In HCC progression, activated Nrf2 appears to persist due to ROS sustained metabolism and flux. This activation of Nrf2 serves as a key stimulus for promoting cancer-associated autophagy, providing substrates for the energy and intermediary metabolism of cancer cells [81].
Therefore, the p62-Keap1-Nrf2 axis appears to play a crucial role in regulating various homeostatic mechanisms in the liver. Recent evidence has shown that in autophagy-deficient livers, the activation of this axis can reprogram HCC cell metabolism, leading to tumor growth, evasion of apoptosis, and drug resistance [82]. Moreover, Nrf2 protects cancer stem cells from damage caused by ROS, supporting tumor growth and providing resistance against chemotherapy and radiotherapy. Additionally, Nrf2 participates in the differentiation of cancer stem cells by regulating the autophagy process [83][84].
Currently, targeting p62 or the Keap1/Nrf2 system and related pathways, such as autophagy, holds promise as a potential therapeutic strategy in HCC therapy [76]. More detailed molecular mechanisms underlying the therapeutic perspective of targeting Nrf2-p62 via autophagy in HCC have been discussed and reviewed [76].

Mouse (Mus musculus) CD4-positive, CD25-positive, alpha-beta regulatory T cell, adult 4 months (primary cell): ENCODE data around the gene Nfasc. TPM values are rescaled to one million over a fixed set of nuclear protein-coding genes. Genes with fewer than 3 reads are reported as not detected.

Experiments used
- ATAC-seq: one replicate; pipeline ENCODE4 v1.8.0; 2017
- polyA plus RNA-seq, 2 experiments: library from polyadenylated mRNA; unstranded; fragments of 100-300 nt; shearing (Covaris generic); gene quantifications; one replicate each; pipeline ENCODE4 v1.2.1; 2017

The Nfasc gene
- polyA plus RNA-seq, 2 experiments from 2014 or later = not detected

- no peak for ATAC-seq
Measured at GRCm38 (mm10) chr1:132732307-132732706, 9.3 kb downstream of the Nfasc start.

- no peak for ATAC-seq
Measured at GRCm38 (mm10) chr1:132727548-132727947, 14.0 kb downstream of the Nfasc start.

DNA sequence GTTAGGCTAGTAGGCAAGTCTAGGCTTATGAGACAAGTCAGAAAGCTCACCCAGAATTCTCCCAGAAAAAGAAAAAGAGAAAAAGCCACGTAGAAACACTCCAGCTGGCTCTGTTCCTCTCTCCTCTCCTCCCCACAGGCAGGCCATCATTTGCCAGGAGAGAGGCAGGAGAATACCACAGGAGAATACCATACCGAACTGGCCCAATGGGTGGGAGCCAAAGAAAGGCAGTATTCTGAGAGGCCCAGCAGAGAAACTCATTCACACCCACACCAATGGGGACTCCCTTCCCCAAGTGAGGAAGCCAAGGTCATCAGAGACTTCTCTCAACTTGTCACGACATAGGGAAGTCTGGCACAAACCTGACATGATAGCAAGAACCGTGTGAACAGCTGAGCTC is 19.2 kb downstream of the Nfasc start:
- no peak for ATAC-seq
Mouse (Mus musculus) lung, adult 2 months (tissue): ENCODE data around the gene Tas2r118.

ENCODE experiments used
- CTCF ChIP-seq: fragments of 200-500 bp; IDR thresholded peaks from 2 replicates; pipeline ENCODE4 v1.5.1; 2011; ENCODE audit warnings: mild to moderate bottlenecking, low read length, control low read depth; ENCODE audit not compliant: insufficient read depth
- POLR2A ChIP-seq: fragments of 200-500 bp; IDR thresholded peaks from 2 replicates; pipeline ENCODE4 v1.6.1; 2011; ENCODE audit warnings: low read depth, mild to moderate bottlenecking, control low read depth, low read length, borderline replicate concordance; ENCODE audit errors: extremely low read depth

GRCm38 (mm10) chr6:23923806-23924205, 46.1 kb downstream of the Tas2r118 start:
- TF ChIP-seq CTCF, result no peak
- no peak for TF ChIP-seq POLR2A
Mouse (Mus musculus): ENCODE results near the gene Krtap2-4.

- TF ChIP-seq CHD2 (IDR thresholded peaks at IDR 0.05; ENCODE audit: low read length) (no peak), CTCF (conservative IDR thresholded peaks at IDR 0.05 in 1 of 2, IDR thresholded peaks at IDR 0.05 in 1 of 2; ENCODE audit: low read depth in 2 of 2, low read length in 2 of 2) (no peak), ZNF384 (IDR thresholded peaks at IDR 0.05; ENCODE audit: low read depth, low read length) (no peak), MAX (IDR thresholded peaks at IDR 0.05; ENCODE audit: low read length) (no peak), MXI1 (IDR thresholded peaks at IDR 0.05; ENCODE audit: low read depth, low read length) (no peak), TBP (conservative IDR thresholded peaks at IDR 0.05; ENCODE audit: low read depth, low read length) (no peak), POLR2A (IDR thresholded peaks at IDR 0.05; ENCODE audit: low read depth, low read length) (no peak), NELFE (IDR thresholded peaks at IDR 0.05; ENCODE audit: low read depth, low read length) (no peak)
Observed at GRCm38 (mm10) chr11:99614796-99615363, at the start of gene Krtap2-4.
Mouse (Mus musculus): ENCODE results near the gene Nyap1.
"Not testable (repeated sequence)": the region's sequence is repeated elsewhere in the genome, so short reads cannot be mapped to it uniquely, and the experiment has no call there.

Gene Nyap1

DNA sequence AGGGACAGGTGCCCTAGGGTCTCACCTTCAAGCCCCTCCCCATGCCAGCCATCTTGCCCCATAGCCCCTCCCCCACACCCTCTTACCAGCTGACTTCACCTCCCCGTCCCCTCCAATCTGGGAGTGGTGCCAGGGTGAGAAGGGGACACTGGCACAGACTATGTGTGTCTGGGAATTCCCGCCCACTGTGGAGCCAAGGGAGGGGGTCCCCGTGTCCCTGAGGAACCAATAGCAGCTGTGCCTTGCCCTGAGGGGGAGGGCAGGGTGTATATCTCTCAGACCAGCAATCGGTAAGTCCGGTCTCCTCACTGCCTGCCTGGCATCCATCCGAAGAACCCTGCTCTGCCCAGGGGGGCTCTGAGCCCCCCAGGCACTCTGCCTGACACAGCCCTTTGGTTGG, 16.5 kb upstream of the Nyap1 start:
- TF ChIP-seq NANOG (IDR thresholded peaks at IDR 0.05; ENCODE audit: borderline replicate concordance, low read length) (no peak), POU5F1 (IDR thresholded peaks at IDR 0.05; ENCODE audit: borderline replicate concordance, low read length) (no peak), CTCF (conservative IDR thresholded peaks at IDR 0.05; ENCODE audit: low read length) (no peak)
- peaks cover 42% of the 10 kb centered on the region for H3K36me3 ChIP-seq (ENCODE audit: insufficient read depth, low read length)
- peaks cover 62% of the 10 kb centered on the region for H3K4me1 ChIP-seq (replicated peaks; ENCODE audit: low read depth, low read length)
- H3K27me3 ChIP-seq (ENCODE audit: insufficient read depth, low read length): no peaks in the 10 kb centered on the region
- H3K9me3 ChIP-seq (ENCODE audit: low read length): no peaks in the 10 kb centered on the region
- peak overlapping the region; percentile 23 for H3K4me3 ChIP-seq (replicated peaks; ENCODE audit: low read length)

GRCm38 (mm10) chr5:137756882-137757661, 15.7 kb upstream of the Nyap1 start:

3.5. Crosstalks between These Pathways

The PI3K/AKT/mTOR pathway crosstalks with the AMPK/mTOR pathway through the TSC1/TSC2 molecules, regulating mTOR activity [47]. Specifically, AKT inhibits the activity of TSC1/TSC2, while AMPK promotes their activity through phosphorylation. Additionally, the MAPK pathway, including JNK, p38, and ERK1/2, also crosstalks with the mTOR pathway, regulating their interactions [47]. Activation of the NRF2-p62 pathway leads to increased expression of mTOR genes [85]. Furthermore, the activation of the P38 MAPK pathway appears to enhance Nrf2’s transcriptional function [86]. However, the interaction between Nrf2, mTOR, and p38 MAPK in the context of autophagy in liver cancer has not been fully elucidated.

4. Dual Role of Autophagy in HCC

The role of autophagy in modulating cancer progression is paradoxical and complex [6][87]. Autophagy’s role in cancer progression is complex and context dependent. It varies based on cancer type, stage, and genetics. Autophagy, as a cellular maintenance program, is cytoprotective. It removes damaged organelles, misfolded proteins, and reactive oxygen species (ROS) during stress, reducing genomic damage and the risk of mutations that could lead to cancer.